This video from blacksmith TorbjÃ¶rn Ã hman shows how an...
As we’ve noted with the release of several previous videos, the Primitive Technology YouTube channel seems to be gradually headed towards the age of metallurgy. This channel started out with simple videos on how to build tools and shelters in the Australian jungle, and has gradually evolved into more complex items. Most recently, he developed a sophisticated hydraulic hammer and several types of pottery kilns.
In his latest video, the silent host of this informative channel shows off an even more efficient and powerful source of heat: a draft furnace.
Two previous forge videos showed how to construct a rotary blower that forced air into a combustion chamber, cranking up the heat enough to smelt small iron particles from naturally-occurring ore. While effective, these blowers require constant effort — and that means burning valuable calories.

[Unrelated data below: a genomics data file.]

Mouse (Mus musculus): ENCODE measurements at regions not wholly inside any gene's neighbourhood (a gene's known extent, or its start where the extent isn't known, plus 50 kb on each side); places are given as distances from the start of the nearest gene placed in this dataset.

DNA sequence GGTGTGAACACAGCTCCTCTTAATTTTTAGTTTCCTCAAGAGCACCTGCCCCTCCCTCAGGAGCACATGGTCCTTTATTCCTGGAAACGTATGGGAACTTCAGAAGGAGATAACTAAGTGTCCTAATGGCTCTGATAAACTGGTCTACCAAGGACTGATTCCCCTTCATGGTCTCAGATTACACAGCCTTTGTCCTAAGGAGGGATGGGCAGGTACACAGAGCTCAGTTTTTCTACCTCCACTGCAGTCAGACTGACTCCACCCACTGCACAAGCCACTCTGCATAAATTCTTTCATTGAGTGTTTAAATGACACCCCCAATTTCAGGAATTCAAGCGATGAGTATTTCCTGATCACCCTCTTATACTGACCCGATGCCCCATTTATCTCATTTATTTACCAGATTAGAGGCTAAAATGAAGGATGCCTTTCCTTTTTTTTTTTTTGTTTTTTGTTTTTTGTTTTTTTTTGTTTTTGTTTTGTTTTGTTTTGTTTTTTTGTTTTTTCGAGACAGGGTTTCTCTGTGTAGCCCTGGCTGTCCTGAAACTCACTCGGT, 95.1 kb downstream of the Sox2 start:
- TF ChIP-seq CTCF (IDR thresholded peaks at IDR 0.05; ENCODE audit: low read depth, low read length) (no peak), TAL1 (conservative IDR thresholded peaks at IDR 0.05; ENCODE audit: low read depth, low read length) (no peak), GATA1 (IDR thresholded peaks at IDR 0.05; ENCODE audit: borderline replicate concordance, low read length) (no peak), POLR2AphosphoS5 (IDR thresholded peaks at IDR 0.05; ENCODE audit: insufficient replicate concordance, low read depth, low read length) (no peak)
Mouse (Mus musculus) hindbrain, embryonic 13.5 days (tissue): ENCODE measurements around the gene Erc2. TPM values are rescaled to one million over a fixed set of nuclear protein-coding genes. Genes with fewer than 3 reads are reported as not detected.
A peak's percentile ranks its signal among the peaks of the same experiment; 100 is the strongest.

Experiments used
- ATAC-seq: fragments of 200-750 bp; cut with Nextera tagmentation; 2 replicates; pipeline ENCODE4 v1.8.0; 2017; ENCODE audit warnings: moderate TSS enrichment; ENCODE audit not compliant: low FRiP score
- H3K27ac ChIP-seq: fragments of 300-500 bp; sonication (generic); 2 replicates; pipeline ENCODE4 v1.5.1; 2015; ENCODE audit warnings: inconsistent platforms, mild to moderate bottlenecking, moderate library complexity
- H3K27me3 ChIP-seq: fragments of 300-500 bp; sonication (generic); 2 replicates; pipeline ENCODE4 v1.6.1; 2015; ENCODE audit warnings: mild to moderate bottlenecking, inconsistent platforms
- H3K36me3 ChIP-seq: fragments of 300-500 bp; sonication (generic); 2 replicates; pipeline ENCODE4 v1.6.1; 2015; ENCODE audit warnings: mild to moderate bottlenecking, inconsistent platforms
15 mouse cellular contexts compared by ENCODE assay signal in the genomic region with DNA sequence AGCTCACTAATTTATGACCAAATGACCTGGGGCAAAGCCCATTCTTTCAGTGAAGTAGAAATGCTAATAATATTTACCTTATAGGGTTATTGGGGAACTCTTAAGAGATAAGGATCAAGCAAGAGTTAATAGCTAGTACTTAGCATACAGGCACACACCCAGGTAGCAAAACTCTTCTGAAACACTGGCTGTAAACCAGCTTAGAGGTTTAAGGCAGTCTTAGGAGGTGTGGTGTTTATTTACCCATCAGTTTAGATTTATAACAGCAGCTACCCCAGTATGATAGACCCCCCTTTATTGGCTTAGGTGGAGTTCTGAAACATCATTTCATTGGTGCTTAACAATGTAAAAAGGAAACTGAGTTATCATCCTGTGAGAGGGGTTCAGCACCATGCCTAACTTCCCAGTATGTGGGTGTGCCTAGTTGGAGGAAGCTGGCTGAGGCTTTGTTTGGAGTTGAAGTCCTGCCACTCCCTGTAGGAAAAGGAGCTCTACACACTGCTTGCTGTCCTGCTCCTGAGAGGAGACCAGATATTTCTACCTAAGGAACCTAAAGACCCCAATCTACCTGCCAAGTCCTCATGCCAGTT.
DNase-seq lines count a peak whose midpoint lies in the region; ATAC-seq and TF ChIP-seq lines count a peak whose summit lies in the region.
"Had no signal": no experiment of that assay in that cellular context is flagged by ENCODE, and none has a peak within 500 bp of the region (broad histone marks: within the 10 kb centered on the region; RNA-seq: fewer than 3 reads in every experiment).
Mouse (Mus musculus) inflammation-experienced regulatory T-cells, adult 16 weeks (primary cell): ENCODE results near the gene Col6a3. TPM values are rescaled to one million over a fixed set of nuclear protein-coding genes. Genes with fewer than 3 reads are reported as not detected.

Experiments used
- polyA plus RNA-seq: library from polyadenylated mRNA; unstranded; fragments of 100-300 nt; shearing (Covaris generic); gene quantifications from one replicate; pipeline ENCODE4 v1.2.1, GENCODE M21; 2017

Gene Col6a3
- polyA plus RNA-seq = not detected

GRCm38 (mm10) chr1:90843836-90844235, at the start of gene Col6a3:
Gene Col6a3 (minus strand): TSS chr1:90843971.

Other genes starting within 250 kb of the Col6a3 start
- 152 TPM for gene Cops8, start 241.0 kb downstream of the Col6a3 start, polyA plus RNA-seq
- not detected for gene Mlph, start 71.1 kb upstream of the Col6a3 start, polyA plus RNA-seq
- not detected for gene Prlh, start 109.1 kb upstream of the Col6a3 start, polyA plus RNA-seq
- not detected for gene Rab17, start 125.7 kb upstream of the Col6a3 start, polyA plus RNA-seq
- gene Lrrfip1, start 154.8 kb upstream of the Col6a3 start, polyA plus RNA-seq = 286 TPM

The advantage to a draft furnace is that there’s no continuous labor involved, aside from feeding the fire with charcoal or wood fuel. The channel host sculpted his furnace from clay in a large cylinder, leaving an air vent tube — known as a tuyere — in the side.
The tuyere allows the furnace to pull in air naturally, and brings the fuel to a white-hot glow. In the YouTube video description, the host goes into detail about the design and estimated temperature output (he claims 1200°C/2192°F).
The draft furnace was tested on chunks of impure bog ore found nearby; this new source melted and hardened but didn’t produce pure iron. However, by experimenting with iron bacteria in previous videos, he should be able to produce enough pure iron particles to start forging tools.
It’s one step closer to entering the iron age, and that’s pretty cool considering the host has used no modern tools or equipment to achieve this. He might be forging blades in no time.
Past videos showed how to make a forge with a manual blower.
The draft furnace was built from termite mound clay reinforced with plant fibers.
The furnace began as a small foundation, and grew upward to shoulder height.
Wood fuel and bog ore were inserted into the top of the furnace.